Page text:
End of the road for Syria’s opposition?
End of the road for Syria’s opposition?
Turkiye’s efforts to normalize diplomatic ties with the Syrian regime have fueled unease among Syria’s armed opposition groups, leading some opponents of Bashar Assad to fear the end of their decades-long cause.
Among those most affected is Hayat Tahrir Al-Sham, an armed organization that controls most of northwestern Syria. While there is no evidence that Turkiye directly supports HTS, Ankara has been a key supporter of other opposition groups during the 12-year Syrian conflict. Turkiye has common interests with HTS and has coordinated with the group on certain issues. Turkiye and Syria are working to restore ties, and if they find common ground it could overturn efforts to challenge the Assad regime and effectively mark the end of HTS.
Assad has repeatedly made reconciliation with Ankara dependent on the complete withdrawal of Turkish troops from northern Syria. Damascus also insists on ending Ankara’s support for armed opposition groups.
While some armed groups may survive the regime’s territorial expansion, HTS is unlikely to be among them. This is because the group is classified as a terrorist organization by both Ankara and Damascus due to its past affiliation with al-Qaeda. In fact, Turkiye’s attempts to reconcile with Assad pose an existential threat to HTS.
The deployment of Turkish forces to Idlib in 2017, intended to prevent the Syrian regime from capturing the last rebel stronghold, was made possible by HTS, which helped create a safer environment for Turkish troops. Today, the group fears this story could lead supporters to conclude that HTS favors Turkiye’s talks with Assad – a perception that could threaten the group’s unity and fuel public anger.
HTS leader Abu Mohammed Al-Jolani was quick to condemn the Syrian-Turkish rapprochement. In a video statement, Al-Jolani said he would not reconcile with Assad and vowed to continue the fight until Damascus was liberated. He also promised not to cede any territory to Damascus. The HTS is widely regarded as the strongest and most cohesive armed group in north-west Syria. It is therefore important for rebel groups to secure their participation in the fight against the regime in order to be able to better defend their territories.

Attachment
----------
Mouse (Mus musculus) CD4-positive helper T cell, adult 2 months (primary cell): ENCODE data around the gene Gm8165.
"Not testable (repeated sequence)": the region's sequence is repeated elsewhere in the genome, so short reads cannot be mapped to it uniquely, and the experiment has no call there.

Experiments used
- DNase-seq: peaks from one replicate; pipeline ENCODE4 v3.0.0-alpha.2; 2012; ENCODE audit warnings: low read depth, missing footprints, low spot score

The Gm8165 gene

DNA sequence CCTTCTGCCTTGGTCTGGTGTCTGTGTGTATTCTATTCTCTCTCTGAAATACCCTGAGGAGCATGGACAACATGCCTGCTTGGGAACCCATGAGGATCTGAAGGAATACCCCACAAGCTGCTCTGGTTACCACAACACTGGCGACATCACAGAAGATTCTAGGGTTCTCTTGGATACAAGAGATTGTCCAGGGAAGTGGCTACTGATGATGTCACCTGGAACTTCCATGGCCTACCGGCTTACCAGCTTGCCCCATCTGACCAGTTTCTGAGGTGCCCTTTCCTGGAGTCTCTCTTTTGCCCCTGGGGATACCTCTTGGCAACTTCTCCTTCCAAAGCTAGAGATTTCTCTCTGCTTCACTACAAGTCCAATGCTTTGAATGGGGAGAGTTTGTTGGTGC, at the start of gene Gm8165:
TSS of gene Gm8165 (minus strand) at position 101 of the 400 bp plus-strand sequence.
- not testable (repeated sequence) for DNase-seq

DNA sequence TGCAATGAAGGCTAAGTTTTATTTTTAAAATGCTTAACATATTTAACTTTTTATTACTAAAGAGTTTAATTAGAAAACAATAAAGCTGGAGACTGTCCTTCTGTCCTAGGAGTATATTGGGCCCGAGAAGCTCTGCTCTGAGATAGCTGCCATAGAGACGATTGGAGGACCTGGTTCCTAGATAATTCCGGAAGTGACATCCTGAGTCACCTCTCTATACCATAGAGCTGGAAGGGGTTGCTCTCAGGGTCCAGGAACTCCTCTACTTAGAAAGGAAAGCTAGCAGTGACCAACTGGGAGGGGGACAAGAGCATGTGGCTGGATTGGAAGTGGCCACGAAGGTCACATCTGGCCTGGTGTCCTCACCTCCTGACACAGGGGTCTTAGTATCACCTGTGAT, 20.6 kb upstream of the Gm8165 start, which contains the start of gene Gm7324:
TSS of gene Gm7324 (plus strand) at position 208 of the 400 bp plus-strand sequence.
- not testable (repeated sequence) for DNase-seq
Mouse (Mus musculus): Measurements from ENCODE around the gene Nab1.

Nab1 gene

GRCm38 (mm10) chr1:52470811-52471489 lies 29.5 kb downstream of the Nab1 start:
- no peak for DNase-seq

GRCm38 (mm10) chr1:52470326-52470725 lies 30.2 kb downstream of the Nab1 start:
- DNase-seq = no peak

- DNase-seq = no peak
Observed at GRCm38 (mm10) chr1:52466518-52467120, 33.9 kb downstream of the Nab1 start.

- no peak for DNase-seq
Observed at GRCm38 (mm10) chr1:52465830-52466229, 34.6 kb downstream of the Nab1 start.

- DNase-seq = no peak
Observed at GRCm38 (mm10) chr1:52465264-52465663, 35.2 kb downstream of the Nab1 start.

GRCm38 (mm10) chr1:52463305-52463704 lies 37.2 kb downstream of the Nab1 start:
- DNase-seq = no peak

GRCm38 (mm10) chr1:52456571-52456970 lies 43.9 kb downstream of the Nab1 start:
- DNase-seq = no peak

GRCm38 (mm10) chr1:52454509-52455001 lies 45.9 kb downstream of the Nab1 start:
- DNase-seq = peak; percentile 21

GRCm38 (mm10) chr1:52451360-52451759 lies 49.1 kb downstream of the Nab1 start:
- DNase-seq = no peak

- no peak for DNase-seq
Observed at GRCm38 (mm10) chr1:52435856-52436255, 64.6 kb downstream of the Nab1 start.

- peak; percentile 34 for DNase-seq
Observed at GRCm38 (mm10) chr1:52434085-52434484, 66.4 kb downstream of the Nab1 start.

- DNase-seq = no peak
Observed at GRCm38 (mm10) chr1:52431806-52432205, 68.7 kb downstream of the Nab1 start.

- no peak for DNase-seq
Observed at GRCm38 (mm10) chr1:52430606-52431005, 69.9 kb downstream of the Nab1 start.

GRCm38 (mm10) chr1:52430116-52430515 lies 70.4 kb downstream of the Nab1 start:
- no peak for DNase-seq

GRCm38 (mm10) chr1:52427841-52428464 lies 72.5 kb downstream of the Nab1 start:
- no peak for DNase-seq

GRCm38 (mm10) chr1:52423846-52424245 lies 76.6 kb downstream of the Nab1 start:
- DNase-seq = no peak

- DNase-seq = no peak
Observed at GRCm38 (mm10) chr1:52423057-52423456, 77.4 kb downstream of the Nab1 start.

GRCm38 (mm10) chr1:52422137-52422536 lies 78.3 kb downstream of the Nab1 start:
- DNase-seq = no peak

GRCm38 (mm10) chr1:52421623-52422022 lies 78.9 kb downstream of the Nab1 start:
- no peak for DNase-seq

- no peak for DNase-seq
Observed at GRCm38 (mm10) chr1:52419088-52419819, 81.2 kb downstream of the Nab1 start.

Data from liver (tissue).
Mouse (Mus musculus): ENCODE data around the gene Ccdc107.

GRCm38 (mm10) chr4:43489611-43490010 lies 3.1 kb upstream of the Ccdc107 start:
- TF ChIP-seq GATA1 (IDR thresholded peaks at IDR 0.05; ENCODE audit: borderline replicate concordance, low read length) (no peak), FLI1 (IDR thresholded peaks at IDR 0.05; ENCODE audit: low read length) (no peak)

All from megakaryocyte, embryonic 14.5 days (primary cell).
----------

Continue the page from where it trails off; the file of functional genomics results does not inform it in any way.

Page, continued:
To be clear, HTS has stepped up its attacks against the Syrian regime in recent weeks. In contrast to last year’s relative calm, the organization reportedly conducted 11 operations against regime forces in the past month, targeting pro-government cells operating in Idlib.
But HTS is also pursuing a nuanced strategy, aware that its survival depends on good relations with its northern neighbor. For example, instead of engaging in direct confrontations with regime forces, it has focused its operations on defenses behind enemy lines. This is likely because it wants to avoid stoking tensions with Turkiye, which is maintaining a ceasefire negotiated with Russia in March 2020.
Regardless of how the Turkish-Syrian rapprochement progresses, these are turbulent times for the Syrian opposition in Idlib.
dr Haid Haid
In addition, HTS has refrained from directly criticizing Turkiye’s foreign policy and has adopted a more conciliatory tone. In a December statement, HTS blamed the Assad regime for its unwillingness to address Turkish concerns and called on Ankara to “preserve its values and moral achievements in supporting the oppressed”.
It also expressed understanding for the “pressures Turkiye is facing at the local and international levels”. That includes Turkiye needing to make progress on facilitating the return of Syrian refugees and combating the “Kurdish threat” ahead of Turkey’s May elections.
In private, HTS was more direct. Local sources tell me that HTS held a meeting with Turkish officials in December, where the group’s leaders expressed concerns about reconciliation with Syria and reiterated their commitment to honoring agreements with Turkiye.
The group’s calculated response appears to have been driven by the assessment that negotiations between Ankara and Damascus are unlikely to yield results. That view is shared by many Syria watchers, who expect talks to stall because Turkiye and Syria remain far apart on many issues, not to mention the regime’s unwillingness to compromise.
This may explain why the HTS response so far has aimed to convince their home audience of their commitment to the fight, rather than aggressively persuading Turkiye to end talks with Assad.
Of course, all bets will be off if talks between Ankara and Damascus result in an unexpected breakthrough. In such a scenario, HTS would likely first use its diplomatic channels with Ankara to reach a compromise that would allow it to protect its interests as much as possible. This could include, for example, withdrawing from certain areas in Idlib in exchange for expansion into northern Aleppo.
Without a mutually accepted compromise with Turkiye, the group would no doubt turn to more aggressive means of survival.
Regardless of how the Turkish-Syrian rapprochement progresses, these are turbulent times for the Syrian opposition in Idlib – those who are fighting and those who simply yearn for an end to years of suffering.
• dr Haid Haid is a Syrian columnist and a consultant to Chatham House’s Middle East and North Africa programme. Copyright: Syndication Bureau
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